7. Individual counseling - Problem-solving, guidance and consultation with the youth around the case plan and/or his/her immediate concerns
      8. Special population needs - Services to address the needs of youth with special needs, such as those who are pregnant and/or parenting, including fathers; LGBTQ (lesbian, gay, bi-sexual, transgender, questioning); delinquent; developmentally disabled.
  3. Intake - The agency should enroll into the Homeless Youth program any youth who are receiving the above additional services.
    1. Enrollment - The provider must conduct an initial assessment that includes demographic information, emergency contact information, prior services, referral source, educational information, and identification of the need for physical and/or mental health services.
    2. Initial Plan - The provider must develop an initial plan based on the results of the initial assessment, above.
    3. Client's Rights - The provider must inform the youth of his/her rights that are protected by state and federal law. The agency will assure that the youth's rights are:
      1. presented to the youth in writing;
      2. communicated to the youth in a language that he/she understands;
      3. signed by the youth, his/her parent or guardian (when applicable) and caseworker; and
      4. kept on file at the provider agency.
    4. Informed Consent - The provider must confirm that the youth consents to services. This document must:
      1. be presented to the youth in writing;
      2. include the types of services to be provided;
      3. be communicated to the youth in a language that he/she understands;
      4. be signed by the youth, his/her parent or guardian (when applicable) and caseworker; and
      5. be kept on file at the provider agency.
  4. Comprehensive Assessment
    1. Within 30 days of accepting a client into the program, the provider must conduct a comprehensive assessment of the client's needs , using an individual assessment process, as prescribed by the Department.
    2. Within 30 days of determining that a youth is pregnant or parenting, he or she must have an additional assessment, as prescribed by the Department.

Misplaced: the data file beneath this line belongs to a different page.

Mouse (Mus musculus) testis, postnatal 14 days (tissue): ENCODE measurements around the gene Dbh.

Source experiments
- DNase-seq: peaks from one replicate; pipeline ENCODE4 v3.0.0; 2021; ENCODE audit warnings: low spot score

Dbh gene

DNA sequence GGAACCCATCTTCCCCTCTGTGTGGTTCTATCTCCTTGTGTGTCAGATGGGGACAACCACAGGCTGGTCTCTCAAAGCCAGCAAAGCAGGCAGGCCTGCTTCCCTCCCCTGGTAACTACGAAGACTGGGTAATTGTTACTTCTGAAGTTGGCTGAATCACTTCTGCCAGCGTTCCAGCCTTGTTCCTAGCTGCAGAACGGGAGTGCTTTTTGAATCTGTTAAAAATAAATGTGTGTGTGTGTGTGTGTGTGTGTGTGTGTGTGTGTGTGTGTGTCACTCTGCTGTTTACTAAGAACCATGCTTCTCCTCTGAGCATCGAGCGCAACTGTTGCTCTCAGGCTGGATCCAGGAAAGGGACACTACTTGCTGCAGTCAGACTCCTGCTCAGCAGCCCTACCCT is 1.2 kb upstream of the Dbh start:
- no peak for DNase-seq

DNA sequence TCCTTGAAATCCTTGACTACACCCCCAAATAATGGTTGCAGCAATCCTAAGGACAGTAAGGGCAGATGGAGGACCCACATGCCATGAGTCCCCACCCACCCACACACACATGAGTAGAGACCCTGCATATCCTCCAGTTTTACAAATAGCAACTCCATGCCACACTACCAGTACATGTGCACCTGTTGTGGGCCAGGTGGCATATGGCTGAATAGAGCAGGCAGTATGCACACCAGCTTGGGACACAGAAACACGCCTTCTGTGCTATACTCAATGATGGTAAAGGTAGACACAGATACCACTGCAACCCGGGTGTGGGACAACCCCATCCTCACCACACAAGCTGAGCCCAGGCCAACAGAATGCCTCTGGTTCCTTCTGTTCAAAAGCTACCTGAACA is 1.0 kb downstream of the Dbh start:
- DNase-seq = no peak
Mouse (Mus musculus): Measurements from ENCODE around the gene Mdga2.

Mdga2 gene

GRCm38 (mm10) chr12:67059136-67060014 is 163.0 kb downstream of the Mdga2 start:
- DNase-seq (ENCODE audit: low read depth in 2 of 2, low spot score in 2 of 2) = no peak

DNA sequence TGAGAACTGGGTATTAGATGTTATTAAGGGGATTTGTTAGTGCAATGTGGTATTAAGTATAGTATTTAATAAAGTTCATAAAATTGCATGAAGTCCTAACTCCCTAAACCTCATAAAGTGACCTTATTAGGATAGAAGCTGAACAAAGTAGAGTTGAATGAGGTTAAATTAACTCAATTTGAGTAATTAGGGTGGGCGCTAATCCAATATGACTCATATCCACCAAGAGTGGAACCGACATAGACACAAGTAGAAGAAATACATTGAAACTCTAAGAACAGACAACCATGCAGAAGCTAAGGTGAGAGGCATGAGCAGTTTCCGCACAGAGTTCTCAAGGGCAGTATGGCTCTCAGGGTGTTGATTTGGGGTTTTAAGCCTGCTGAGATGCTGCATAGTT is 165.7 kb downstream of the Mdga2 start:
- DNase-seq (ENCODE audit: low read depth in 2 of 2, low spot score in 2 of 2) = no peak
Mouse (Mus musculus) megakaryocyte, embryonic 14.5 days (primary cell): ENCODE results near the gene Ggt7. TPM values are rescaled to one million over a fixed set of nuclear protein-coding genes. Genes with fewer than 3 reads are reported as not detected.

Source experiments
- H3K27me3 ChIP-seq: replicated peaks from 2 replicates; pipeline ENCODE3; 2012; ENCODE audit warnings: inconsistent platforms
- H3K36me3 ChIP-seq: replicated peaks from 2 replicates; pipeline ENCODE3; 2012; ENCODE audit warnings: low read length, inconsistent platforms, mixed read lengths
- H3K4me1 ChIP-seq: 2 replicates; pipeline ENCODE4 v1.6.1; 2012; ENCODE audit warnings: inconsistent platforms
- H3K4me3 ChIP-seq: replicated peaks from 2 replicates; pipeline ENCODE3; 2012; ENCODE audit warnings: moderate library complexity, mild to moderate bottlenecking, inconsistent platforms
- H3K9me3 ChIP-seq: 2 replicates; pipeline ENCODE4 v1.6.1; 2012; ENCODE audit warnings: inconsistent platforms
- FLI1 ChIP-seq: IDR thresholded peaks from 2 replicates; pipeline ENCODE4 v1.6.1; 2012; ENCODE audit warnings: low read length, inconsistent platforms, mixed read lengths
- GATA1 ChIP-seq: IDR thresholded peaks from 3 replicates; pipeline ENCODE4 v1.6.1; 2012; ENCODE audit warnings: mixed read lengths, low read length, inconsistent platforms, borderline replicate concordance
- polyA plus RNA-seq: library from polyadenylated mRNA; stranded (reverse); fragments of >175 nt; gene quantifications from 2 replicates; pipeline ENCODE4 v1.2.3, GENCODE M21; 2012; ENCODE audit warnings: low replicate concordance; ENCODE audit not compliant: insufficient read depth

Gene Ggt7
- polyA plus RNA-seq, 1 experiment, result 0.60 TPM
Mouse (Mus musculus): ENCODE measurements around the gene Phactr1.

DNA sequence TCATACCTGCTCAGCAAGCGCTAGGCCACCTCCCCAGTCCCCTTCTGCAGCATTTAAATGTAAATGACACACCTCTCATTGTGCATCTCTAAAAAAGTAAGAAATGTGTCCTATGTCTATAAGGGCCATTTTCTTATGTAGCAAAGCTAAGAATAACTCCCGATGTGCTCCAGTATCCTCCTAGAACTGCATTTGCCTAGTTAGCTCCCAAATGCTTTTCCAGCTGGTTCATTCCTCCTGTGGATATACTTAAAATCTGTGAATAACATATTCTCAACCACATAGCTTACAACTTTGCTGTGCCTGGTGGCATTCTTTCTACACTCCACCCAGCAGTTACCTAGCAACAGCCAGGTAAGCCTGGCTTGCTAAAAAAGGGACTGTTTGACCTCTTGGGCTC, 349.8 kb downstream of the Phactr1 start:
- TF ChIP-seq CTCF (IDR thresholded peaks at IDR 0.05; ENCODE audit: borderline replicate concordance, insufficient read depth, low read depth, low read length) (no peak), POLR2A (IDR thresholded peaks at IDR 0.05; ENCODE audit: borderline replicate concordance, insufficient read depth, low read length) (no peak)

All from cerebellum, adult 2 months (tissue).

5. Case Planning - Within 45 days of enrollment into the program, and after completing the comprehensive assessment, the provider agency must develop a case plan with the youth, as follows:
    1. The provider must convene a case planning meeting which must include, at a minimum, the youth and provider staff. The youth's support (e.g., friends, family, guardian, other service providers, and/or clergy) are encouraged to participate, when possible and appropriate.
    2. The case plan must include clearly stated goals and measurable objectives, in language that the youth can understand.
    3. The goals should relate directly to the needs identified by the youth's comprehensive assessment and should be aimed toward positive discharge of the youth from the program.
    4. The case plan must include the frequency and manner of interaction between the youth and his/her case worker, as appropriate to the achievement of his/her goals.
    5. The case plan must be signed by the youth, provider staff, and any other service provider who was present at the meeting, indicating that they agree to and support the plan. Other individuals who attend the meeting are encouraged to sign, when appropriate.
    6. The provider agency must keep the original case plan on file, and provide a copy to the youth.